One of our oldest sayings is “time heals all wounds”. That regardless of what has happened, a scab will form eventually. Of course, we have misguided expectations. We hear the word heal and we assume all will go back to normal.
But there is no “normal”. There is progress and there is stasis, but no normal.
One of the things that the Wisconsin Recall has highlighted is the buffer of time: how distance from actions gives the sheen of democracy: that the same ol’ song is being sung. With the passing of time, the battles between the Hatfields and McCoys look normal and routine. That it is business as usual. And the inept media is unable to see its place as anything other than supporter of that status quo.
What kicked off the recall effort was not a normal Republican doing Republicanny things in a normal way. He was a Republican who misrepresented his priorities in the election and in office, moved within his first week to rewrite a balanced budget for 2011 so that it would be out of balance and therefore grant him emergency authority. Within the first three months, he was stripping unions of their rights and thumbing his nose at his political opponents like a schoolyard bully. Any right-thinking person would recognize that this is anything but normal. But, the state’s recall law gave him a year before a recall could be called, which gave him an additional six months (so 1.5 years in total) to campaign for the new election and change the narrative. And by now, his transgressions have been scrubbed into that business as usual, partisan bickering that just goes on between the Hatfields and McCoys. Which plays to his advantage and makes his transgressions disappear.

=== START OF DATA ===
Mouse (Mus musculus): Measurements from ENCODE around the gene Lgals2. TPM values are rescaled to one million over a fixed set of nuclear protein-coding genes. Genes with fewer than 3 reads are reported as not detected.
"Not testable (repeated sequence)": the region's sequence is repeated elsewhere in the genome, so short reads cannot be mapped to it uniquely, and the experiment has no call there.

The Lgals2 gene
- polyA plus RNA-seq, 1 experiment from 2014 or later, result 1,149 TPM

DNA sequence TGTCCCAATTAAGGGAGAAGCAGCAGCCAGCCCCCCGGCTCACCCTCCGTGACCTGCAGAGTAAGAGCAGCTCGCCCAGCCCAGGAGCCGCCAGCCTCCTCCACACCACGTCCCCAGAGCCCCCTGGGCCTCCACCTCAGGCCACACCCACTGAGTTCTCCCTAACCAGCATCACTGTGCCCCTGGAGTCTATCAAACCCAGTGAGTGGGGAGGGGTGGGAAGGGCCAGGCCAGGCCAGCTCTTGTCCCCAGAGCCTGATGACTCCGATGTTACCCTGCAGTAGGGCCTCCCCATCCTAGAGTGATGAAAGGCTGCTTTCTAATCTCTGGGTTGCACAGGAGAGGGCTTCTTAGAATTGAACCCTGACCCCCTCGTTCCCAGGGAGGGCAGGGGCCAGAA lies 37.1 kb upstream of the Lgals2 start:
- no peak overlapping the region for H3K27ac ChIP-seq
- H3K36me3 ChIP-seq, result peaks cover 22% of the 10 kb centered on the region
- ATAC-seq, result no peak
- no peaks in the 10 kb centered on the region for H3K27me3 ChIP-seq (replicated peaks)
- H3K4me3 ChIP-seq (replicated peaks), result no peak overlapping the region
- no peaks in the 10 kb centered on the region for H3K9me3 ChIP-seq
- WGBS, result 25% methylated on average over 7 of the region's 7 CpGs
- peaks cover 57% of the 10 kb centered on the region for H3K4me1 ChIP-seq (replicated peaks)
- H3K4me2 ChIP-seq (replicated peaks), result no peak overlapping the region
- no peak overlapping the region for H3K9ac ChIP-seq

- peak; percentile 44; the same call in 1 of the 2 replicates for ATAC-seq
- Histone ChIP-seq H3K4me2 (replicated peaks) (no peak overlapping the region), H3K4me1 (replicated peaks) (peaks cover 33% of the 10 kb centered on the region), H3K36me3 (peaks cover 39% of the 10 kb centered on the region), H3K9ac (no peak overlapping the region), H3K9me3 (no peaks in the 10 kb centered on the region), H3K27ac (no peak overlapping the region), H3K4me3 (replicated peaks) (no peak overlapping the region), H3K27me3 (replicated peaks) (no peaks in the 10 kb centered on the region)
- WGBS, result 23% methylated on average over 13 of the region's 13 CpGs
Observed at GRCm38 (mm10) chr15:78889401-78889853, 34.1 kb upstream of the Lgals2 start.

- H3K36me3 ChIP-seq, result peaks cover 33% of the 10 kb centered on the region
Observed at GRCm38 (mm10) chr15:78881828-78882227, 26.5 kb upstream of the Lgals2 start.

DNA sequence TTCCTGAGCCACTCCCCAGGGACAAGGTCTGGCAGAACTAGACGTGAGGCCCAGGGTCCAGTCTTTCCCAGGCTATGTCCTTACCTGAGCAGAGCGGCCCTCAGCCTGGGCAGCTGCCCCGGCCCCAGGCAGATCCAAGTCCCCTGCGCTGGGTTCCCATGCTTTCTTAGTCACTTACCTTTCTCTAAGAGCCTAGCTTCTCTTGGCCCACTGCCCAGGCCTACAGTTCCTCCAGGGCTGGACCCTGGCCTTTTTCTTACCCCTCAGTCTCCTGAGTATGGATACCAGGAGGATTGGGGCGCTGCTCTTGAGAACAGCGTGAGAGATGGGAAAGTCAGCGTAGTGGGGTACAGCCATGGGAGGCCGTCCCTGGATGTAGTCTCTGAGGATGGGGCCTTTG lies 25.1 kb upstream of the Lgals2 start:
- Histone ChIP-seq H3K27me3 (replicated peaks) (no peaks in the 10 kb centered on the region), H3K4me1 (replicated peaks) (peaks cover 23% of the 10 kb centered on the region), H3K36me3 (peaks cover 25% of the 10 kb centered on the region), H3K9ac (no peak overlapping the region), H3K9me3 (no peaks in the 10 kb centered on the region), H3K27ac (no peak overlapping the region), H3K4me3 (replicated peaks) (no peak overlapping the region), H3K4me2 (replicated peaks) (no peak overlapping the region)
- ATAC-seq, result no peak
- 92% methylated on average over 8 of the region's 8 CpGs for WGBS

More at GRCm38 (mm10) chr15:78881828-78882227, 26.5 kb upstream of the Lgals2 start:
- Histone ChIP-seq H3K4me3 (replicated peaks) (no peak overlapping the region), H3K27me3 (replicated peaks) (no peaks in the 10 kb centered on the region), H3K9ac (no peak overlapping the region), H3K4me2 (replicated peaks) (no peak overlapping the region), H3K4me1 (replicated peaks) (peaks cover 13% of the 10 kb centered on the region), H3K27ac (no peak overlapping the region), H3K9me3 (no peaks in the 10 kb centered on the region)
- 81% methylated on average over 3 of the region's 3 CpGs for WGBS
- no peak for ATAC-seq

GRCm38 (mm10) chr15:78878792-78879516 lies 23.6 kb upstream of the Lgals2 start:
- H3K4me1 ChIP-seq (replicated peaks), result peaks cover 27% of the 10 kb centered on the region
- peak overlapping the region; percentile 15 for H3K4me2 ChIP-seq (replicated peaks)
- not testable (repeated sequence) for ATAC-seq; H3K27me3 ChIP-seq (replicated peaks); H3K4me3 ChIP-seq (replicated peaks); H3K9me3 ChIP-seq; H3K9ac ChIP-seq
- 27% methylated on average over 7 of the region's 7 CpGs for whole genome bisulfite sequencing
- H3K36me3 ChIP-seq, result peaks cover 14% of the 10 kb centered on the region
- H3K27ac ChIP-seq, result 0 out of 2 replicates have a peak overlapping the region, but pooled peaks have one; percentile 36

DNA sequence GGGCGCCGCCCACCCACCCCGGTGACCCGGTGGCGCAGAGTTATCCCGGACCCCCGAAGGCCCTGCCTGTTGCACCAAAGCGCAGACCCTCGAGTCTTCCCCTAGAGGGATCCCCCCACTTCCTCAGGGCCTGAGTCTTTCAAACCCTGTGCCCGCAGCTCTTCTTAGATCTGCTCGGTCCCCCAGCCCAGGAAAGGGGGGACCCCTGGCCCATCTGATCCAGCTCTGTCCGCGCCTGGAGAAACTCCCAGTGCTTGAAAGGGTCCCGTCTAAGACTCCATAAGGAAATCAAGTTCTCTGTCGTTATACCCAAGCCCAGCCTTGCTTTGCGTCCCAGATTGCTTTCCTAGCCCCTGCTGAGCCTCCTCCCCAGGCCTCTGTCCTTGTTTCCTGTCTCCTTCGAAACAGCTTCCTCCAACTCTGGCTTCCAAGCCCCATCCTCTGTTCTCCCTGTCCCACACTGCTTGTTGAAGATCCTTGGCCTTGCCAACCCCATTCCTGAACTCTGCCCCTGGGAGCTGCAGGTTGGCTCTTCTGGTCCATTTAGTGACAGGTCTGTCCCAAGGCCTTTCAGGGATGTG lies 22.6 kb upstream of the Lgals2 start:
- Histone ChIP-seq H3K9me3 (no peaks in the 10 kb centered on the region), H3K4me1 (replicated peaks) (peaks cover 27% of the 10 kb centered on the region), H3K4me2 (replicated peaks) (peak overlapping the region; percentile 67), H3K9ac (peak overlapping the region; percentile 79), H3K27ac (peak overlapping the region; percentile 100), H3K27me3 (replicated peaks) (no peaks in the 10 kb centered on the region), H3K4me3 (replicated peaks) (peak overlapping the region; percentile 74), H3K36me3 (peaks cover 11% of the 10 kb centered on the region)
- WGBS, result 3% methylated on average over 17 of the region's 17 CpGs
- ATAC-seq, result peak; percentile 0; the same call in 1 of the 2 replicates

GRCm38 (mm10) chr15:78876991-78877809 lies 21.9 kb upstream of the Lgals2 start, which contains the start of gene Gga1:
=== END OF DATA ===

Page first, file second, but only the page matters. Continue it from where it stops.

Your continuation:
Despite our preference for reasonableness and coming to fair conclusions, time doesn’t grant us this. Instead, it merely delays our more impulsive selves and allows a vacuum of confusion to mess up our living room. Lost in the recall talk was how Gov. Walker created the budget crisis, as he was able to establish the narrative over the last year and a half as an economic savior, averting disaster
of his own making. What a scoundrel hero!
If we set aside our feelings about recalls or partisanship for a moment and deal with a political structure that seems to reward tricksters and liars and gives them a cushion of four years to manufacture how we perceive them, we must recognize that time does not enhance democracy. Like police that must storm a company before it is able to shred its documents, democracy thrives on immediacy. It operates in the now. Our four-year terms challenge us to actually assess a politician’s tenure because they have had plenty of time to craft their own narrative. Democracy survives on honesty and dies behind curtains of lies and secluded alleyways in which average people are afraid to walk.
This week we watched a man, whose crime was swift, hide it in the fog of time. Eventually a wound like this one will scab over, but its bound to leave a scar. And in a few years, if we’re smart, we’ll look back at the scar and wonder what could have been, and what foolishness brought that wound in the first place. But if the media will have their say, and they already have, that reflection will be more foggy and we’ll forget all about the scar and treat it, instead, as if it has always been there; as if we were born with it. All reasonableness is lost and only misdirection remains.
What are your thoughts on immediacy and democracy?
[See also yesterday's response: Ideologies Do Not Win]